The political philosopher Michael Walzer, the editor of Dissent magazine, was ambivalent, but directed much of his anger at the rigid politics of the anti-interventionist left in the face of Sept. 11.

Christopher Hitchens, a columnist for Vanity Fair who had disapproved of United States intervention in the first Persian Gulf war, was excited about Americanization as a revolutionary force. Calling himself a “Paine-ite,” he saw the new war as an uprising against an illegitimate state.

The writer Paul Berman forcefully expressed the opinion that not only was President Bush justified in his prosecution of the war but that he had dragged his feet. Terrorism, Mr. Berman wrote in his book “Terror and Liberalism,” is a form of totalitarianism; the war in the Middle East is a war to defend liberal civilization. […]

In the early stages of their ideological development, neoconservatives saw themselves more as reformed liberals than as true conservatives. Mr. Bell, who predicted “the end of ideology,” identified himself as a socialist; Mr. Kristol identified himself — in a famous formulation — as a liberal who has been “mugged by reality.”

Yet in the end, all were liberals who, by the 1970’s and the midpoint in their careers, were proud to identify themselves as neoconservatives, who were not the heirs of classical conservatism but rather had discovered the limitations of liberalism. A neoconservative, it might be postulated, is one who read and repudiated Marx; a conservative, one who read and embraced Hume, Locke and Hobbes.

This generation of liberal intellectuals, like its precursors, prefers to see itself less as a political coalition than as an assemblage of writers with diverse views — which of course it is. Ideological labels are always provisional. Yet however much their attitudes toward the war in Iraq differ from those of such contemporary neoconservatives as William Kristol and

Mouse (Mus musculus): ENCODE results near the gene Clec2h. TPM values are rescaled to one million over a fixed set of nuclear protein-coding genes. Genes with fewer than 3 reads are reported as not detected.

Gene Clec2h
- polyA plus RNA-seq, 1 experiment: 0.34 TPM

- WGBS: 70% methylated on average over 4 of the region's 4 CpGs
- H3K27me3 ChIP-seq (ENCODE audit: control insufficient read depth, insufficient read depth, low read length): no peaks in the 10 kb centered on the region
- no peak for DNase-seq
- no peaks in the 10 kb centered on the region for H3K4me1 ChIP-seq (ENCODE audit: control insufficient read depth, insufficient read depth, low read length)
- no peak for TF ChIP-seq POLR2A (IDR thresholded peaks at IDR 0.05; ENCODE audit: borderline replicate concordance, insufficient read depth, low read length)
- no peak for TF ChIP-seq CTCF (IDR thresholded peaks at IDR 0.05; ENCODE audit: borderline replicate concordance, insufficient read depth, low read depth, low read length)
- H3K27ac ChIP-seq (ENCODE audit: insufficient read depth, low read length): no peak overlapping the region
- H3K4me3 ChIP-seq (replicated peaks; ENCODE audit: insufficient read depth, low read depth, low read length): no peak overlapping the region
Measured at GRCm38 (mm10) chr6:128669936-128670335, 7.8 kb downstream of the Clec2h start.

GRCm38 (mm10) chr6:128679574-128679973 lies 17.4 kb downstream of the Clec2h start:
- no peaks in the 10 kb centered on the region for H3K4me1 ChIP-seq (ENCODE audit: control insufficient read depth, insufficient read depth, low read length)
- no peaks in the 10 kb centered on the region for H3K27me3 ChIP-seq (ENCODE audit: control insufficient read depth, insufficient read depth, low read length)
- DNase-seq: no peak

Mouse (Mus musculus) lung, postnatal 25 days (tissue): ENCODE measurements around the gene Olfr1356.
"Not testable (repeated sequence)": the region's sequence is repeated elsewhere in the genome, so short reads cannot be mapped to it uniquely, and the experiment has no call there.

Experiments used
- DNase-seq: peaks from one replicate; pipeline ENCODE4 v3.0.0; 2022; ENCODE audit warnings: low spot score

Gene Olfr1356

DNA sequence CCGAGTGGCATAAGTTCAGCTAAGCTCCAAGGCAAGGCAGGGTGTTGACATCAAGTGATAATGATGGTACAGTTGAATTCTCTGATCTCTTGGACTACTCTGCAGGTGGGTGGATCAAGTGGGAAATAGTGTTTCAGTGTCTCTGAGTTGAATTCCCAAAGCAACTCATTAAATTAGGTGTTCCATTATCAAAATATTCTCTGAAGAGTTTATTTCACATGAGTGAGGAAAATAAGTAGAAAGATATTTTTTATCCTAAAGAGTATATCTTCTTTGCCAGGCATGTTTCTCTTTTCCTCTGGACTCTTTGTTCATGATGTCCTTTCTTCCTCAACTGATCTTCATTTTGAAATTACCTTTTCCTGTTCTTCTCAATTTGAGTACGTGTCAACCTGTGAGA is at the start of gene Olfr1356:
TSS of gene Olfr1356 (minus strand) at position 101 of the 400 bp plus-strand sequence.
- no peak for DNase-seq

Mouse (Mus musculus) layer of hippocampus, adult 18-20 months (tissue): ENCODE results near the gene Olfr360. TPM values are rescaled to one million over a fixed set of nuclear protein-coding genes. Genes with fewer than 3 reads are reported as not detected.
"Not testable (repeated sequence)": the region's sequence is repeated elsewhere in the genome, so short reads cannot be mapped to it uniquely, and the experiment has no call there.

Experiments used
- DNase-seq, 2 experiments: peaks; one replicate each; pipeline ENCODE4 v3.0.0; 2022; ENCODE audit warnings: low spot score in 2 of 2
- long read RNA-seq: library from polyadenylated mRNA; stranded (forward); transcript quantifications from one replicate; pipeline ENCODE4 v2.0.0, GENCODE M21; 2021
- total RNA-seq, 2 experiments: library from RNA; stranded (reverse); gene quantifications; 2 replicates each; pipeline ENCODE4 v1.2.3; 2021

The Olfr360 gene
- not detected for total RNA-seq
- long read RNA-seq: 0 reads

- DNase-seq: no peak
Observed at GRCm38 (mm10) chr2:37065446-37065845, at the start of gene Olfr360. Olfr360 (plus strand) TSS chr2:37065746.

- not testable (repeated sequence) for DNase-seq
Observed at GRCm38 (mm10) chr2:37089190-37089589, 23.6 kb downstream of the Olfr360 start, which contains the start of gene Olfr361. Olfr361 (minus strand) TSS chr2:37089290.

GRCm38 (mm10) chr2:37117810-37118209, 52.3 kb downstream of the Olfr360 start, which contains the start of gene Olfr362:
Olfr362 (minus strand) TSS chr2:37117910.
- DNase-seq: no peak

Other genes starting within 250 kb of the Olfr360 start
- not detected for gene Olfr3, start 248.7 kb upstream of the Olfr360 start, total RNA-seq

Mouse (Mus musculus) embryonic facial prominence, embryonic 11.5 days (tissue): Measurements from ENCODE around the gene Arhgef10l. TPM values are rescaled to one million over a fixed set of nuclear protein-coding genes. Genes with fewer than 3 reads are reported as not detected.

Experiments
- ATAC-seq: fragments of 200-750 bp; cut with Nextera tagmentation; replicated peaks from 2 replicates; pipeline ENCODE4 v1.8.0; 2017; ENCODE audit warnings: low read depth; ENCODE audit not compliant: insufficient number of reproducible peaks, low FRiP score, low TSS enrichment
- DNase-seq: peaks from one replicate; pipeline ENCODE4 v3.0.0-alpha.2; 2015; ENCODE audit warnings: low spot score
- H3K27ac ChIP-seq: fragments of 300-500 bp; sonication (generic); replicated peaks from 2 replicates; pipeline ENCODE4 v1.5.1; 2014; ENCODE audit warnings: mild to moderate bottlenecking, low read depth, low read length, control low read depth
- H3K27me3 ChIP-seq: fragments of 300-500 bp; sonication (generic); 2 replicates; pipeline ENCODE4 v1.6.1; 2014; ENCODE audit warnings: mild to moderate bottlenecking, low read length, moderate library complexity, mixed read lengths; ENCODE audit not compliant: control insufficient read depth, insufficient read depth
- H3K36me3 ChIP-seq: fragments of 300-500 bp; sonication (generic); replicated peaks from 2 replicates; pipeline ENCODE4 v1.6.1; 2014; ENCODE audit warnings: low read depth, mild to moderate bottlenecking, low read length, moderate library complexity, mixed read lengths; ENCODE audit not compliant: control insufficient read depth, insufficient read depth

LEGITIMCACY ALONE:

October 10, 2003

The US and the UN (Criton M Zoakos, Oct 21, 2003, Asia Times)

The current tension between the United States and the United Nations arises from the fact that the UN as an organization is based on a legal principle that is continental European in origin and not ecumenical, as is usually and mistakenly assumed. This is the principle of the 1648 Peace of Westphalia which asserts that sovereignty is superior to legitimacy. It is a principle that the United States not only never accepted, but actively opposed throughout the course of its formation from 1620 to date. […]

Until the Thirty Years War (1618-1648), the Western world believed that the legitimacy of government derived from one source, namely the concept of “universal Christian monarchy” embodied in the person of the “Holy Roman Emperor” in the West, and the Roman Emperor in the East (Constantinople). The style of the “Holy Roman Emperor” in the West was instituted by Charlemagne in the year 800 AD, presumably in protest over the fact that the office of the actual Roman Emperor in Constantinople was occupied by a woman.

By reason of direct succession, the Roman Emperor in the East had been in continuous possession of all the legal titles and regalia of the Roman emperor ever since Constantine the Great designated Christianity as the official “cultus” of the Roman Empire in 313 AD, and transferred its capital from Rome to Constantinople in 330 AD. Yet despite the fact that from the year 800 AD onward the legitimizing principle of “universal Christian monarchy” was embodied in two different emperors, this split was a matter of contest between two claimants to one and the same legitimizing principle. The legitimizing principle itself had remained one.

This ambiguity ended with the collapse of the Roman Empire in the East and the capture of Constantinople by Muslim armies in 1453, leaving only one claimant to the legitimizing principle of “universal Christian monarchy”. This claimant was whichever potentate the Pope chose as “Holy Roman Emperor”. By the time of Martin Luther’s Reformation in 1517, this title had securely settled on the head of the House of Habsburg, the largest landlords on the Continent. (The Roman Catholic Church was the second largest landlord, with 25 percent of European landownership, mostly prime farm and grazing lands).